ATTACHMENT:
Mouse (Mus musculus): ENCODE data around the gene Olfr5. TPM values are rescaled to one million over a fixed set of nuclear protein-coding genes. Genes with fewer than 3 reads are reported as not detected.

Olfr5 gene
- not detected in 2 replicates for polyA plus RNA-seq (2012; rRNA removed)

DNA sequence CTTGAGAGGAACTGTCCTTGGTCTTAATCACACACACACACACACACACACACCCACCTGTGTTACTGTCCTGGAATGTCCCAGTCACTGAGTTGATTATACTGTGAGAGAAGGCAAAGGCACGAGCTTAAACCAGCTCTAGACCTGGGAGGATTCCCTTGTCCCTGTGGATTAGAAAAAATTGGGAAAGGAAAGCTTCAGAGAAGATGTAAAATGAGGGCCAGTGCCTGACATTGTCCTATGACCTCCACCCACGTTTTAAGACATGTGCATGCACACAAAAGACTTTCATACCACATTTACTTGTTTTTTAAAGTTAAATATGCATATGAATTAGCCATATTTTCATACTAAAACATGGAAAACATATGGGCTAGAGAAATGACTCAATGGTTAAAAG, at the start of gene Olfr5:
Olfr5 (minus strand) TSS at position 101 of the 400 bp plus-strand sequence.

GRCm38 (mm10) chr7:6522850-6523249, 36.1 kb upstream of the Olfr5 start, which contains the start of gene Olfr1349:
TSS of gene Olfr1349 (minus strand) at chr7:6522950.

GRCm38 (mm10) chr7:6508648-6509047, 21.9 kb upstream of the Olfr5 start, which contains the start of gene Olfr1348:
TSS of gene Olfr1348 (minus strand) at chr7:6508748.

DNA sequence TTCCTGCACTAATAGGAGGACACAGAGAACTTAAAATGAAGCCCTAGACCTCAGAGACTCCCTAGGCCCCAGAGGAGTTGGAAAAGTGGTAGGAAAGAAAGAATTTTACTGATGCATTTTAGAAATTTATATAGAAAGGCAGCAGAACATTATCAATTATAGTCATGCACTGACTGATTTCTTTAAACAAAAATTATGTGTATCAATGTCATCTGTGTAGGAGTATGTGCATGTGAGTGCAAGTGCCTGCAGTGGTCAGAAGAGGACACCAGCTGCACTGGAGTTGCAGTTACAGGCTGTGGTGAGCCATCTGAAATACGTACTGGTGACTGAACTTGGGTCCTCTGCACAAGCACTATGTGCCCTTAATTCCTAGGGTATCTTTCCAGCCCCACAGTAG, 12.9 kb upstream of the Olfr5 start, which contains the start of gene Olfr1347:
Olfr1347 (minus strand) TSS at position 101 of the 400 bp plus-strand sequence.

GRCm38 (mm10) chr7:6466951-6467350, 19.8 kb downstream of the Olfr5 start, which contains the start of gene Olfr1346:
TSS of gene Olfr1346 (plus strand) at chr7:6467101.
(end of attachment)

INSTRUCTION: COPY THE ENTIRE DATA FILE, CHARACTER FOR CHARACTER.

Mouse (Mus musculus): ENCODE data around the gene Olfr5. TPM values are rescaled to one million over a fixed set of nuclear protein-coding genes. Genes with fewer than 3 reads are reported as not detected.

Olfr5 gene
- not detected in 2 replicates for polyA plus RNA-seq (2012; rRNA removed)

DNA sequence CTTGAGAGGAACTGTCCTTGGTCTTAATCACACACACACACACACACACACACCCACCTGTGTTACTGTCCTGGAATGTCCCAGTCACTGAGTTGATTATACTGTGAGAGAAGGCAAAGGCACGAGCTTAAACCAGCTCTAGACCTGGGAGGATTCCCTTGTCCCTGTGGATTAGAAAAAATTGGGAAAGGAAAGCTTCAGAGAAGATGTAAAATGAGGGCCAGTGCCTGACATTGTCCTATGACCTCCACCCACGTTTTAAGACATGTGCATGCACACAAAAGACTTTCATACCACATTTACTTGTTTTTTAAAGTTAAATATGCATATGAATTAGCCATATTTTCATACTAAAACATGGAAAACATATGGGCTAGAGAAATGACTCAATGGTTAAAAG, at the start of gene Olfr5:
Olfr5 (minus strand) TSS at position 101 of the 400 bp plus-strand sequence.

GRCm38 (mm10) chr7:6522850-6523249, 36.1 kb upstream of the Olfr5 start, which contains the start of gene Olfr1349:
TSS of gene Olfr1349 (minus strand) at chr7:6522950.

GRCm38 (mm10) chr7:6508648-6509047, 21.9 kb upstream of the Olfr5 start, which contains the start of gene Olfr1348:
TSS of gene Olfr1348 (minus strand) at chr7:6508748.

DNA sequence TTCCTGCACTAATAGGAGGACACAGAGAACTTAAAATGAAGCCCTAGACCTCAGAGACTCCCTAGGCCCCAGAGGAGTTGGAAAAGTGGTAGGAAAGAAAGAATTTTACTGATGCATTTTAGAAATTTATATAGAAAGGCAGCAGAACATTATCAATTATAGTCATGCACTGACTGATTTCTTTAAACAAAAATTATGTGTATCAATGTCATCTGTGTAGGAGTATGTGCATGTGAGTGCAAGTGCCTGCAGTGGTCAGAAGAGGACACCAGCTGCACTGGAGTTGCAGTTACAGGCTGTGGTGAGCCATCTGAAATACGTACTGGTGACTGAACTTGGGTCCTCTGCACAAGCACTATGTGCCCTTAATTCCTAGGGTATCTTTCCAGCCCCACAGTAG, 12.9 kb upstream of the Olfr5 start, which contains the start of gene Olfr1347:
Olfr1347 (minus strand) TSS at position 101 of the 400 bp plus-strand sequence.

GRCm38 (mm10) chr7:6466951-6467350, 19.8 kb downstream of the Olfr5 start, which contains the start of gene Olfr1346:
TSS of gene Olfr1346 (plus strand) at chr7:6467101.